Last night, I joined Bee Girl Gerry for an NRDC-sponsored presentation: E.O. Wilson in conversation with Elizabeth Kolbert at Town Hall. Topics ranged loosely over biodiversity, the sixth mass extinction we’re currently living through (and responsible for, unlike the earlier ones), global warming, evolution, the appalling state of scientific education, and, of course, ants. Wilson, an avuncular Southern gentleman somewhat hard of hearing (“Harvard technology” he called his hearing aid), was mellowness at large, while Kolbert, probably still spooked by her research into rapid and disastrous global climate change, was anguished-urban, a contrast both BGG & I thought marked.
Check out the Encyclopedia of Life…racing against time. Wilson’s of the opinion that we only know about 10% of the world’s species. Isn’t that amazing? After all, there’s a whole crowd of fantasists eager to blast off into space because they think the earth is so over. (It might well be, but that’s our fault, perhaps particularly those of us who worship technology, putting all faith in it.) The complexity of ecological systems far surpasses anything we can come up with. After all, its millions of years of evolution at work. And yet, somehow, I am reminded of that old story about all the names of god. Either Clark or Asimov, those stalwarts of the s/f of my youth, wrote it: a computer is crunching the names, and when the machine finally spits them all out, the world begins to end, because it is done.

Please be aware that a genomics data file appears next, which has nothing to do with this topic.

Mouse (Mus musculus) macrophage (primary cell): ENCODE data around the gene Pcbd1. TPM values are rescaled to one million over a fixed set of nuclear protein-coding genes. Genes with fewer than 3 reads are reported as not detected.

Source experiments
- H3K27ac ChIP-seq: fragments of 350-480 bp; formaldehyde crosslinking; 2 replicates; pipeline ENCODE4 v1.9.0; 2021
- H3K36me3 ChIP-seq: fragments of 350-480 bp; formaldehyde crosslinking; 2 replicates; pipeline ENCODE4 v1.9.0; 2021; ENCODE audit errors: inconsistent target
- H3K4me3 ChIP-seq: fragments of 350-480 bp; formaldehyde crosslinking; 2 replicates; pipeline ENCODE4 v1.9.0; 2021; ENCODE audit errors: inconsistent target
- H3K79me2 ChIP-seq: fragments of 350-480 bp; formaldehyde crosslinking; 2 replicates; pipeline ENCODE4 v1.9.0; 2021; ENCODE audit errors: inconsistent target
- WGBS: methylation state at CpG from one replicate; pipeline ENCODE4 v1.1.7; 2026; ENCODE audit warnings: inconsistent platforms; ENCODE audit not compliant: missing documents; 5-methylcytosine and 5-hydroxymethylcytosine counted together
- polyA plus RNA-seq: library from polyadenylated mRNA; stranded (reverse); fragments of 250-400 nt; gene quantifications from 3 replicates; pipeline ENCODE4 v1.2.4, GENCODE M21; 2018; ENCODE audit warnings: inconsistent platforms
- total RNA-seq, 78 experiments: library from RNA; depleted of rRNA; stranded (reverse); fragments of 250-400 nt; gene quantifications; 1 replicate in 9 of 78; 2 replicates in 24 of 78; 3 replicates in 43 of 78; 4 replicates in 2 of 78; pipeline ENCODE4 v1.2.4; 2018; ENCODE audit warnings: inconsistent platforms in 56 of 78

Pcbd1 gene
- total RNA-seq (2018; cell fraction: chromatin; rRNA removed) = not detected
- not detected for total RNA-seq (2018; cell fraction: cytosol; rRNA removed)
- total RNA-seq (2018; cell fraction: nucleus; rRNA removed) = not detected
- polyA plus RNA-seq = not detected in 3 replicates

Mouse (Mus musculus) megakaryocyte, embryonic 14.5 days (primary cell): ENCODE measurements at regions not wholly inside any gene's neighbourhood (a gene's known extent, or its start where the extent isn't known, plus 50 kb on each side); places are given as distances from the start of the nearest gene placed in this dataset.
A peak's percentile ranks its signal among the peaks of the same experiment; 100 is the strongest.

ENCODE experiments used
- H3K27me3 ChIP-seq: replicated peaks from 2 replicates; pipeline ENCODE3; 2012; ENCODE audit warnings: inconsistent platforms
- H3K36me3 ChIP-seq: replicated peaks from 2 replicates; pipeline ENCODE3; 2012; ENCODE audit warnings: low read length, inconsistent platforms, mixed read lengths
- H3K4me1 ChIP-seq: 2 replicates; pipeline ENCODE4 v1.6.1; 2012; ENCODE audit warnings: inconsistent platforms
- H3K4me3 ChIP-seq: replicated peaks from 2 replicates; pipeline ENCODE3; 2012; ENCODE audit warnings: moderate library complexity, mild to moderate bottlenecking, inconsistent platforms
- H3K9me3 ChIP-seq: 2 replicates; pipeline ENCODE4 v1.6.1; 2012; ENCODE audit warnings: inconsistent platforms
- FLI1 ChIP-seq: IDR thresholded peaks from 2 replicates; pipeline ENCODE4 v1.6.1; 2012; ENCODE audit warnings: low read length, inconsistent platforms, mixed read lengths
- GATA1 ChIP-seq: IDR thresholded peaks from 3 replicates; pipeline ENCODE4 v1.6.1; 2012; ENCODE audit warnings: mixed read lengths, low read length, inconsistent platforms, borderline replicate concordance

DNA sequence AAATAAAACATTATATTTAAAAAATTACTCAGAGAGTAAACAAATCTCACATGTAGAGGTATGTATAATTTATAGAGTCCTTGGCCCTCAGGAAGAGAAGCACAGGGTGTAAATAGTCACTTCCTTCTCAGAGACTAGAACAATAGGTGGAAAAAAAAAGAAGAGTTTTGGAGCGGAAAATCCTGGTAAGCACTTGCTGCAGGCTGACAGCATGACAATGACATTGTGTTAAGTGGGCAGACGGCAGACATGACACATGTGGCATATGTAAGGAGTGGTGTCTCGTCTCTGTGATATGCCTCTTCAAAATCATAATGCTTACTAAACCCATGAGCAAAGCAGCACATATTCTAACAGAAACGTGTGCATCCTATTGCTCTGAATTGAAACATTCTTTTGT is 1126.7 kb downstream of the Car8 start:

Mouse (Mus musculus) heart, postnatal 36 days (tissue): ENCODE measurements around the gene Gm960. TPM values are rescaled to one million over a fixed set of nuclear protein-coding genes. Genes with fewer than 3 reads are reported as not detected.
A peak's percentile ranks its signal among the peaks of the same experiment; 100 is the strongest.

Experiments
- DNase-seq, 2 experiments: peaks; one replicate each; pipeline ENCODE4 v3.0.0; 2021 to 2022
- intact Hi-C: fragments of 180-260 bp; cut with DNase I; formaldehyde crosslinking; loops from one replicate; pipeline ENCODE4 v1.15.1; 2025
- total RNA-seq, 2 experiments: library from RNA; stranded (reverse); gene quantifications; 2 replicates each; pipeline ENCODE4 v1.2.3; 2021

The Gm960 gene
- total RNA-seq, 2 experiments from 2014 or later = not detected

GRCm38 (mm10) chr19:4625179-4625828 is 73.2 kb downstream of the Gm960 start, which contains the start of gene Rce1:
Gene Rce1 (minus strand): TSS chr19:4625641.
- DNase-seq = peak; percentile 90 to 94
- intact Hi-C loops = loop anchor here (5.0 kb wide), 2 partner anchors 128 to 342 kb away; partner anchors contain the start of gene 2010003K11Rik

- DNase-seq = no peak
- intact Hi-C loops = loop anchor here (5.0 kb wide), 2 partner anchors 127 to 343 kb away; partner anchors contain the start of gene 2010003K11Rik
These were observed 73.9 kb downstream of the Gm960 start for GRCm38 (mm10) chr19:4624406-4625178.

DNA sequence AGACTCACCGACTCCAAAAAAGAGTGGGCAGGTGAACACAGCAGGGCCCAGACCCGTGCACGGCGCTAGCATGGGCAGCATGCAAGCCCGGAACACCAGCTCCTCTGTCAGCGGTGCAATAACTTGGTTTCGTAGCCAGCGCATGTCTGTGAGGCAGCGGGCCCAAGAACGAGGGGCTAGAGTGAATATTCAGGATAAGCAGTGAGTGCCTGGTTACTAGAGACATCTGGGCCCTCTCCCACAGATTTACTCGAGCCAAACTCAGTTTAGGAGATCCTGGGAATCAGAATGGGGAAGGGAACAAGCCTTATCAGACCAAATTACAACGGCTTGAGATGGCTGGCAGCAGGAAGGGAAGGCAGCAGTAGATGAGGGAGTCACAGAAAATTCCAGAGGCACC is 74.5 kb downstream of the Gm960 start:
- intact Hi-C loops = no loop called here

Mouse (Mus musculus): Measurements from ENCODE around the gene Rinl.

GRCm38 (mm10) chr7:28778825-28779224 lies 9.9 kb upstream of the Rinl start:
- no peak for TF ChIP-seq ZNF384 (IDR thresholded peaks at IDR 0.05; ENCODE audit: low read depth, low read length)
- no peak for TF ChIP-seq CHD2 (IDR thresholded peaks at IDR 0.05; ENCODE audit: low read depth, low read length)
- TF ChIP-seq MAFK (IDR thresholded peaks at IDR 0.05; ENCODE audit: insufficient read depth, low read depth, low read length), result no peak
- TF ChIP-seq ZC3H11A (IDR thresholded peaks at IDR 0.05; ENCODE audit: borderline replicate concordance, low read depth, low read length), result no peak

Sociobiology did not rear its reactionary head, thankfully; he seems to have moved beyond that.
Speaking of the world’s wonders, look at these feathers, and click for closer details. I’m still trying to figure out what species they are. (Let me know if you can ID them.) I found them at a kill-site in the Vale of Cashmere this morning. BTW, it’s illegal to possess such things, so after laying them out on the back of a recipe printout (N’s flourless chocolate cake that was so damned tasty last Sunday), I returned them to the still somewhat bloody ground.